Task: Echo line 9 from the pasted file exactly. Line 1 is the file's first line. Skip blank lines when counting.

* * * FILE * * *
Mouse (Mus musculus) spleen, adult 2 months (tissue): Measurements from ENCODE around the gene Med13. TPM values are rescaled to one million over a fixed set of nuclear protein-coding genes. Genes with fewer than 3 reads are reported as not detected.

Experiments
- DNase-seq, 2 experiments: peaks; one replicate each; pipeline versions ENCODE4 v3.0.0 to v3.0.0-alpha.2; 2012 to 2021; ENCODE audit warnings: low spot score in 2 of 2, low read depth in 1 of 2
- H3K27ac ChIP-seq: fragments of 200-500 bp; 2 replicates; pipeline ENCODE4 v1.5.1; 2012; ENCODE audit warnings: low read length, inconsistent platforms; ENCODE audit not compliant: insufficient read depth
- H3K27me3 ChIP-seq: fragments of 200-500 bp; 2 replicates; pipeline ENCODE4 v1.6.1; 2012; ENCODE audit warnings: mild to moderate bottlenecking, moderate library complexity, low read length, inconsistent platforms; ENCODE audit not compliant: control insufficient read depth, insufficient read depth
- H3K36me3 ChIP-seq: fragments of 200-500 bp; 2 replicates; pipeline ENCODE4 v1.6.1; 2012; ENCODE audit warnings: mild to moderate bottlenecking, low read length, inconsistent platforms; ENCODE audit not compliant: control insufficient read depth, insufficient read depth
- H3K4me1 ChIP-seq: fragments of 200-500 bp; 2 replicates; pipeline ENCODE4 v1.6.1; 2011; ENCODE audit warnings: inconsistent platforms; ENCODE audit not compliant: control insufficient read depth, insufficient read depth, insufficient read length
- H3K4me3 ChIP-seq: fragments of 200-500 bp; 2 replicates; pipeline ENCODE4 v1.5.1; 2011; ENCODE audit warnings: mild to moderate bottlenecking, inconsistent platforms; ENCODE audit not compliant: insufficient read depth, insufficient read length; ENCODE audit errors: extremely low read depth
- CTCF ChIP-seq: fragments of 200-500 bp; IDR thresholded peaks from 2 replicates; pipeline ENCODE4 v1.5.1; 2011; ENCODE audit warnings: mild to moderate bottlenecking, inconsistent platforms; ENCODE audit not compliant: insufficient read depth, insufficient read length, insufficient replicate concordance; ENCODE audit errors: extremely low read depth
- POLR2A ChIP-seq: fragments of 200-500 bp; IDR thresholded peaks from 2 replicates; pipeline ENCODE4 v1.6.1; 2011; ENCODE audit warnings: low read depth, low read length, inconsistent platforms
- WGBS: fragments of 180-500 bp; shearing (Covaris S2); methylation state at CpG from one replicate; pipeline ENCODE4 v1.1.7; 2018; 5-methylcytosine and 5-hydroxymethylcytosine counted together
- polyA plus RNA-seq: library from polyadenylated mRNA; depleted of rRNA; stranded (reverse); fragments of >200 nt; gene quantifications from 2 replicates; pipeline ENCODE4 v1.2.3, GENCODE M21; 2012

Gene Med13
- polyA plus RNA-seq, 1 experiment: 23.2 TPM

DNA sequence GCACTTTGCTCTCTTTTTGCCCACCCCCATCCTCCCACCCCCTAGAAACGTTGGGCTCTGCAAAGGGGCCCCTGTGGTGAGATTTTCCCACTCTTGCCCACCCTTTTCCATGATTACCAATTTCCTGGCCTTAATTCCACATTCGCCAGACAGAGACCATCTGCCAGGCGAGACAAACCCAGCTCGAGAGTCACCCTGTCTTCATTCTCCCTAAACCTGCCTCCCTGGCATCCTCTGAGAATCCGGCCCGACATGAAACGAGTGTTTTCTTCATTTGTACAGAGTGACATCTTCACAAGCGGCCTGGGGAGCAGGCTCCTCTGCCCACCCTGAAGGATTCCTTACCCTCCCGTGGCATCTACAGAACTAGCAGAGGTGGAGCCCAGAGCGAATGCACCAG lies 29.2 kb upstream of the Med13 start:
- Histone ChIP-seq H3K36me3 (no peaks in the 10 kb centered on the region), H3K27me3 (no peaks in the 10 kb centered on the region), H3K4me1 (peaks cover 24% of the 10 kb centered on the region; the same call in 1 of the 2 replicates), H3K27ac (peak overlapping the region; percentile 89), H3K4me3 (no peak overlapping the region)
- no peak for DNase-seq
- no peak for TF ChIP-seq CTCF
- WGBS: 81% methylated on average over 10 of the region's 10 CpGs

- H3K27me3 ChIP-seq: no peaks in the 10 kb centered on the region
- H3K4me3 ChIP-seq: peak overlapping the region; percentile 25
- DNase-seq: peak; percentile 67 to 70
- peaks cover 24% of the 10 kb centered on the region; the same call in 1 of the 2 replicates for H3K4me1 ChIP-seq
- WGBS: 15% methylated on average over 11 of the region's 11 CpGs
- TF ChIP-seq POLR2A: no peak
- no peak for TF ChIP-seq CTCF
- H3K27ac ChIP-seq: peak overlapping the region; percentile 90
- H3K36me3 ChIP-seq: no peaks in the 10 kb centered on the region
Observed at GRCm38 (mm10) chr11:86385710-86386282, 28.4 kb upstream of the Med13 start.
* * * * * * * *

- CTCF ChIP-seq: fragments of 200-500 bp; IDR thresholded peaks from 2 replicates; pipeline ENCODE4 v1.5.1; 2011; ENCODE audit warnings: mild to moderate bottlenecking, inconsistent platforms; ENCODE audit not compliant: insufficient read depth, insufficient read length, insufficient replicate concordance; ENCODE audit errors: extremely low read depth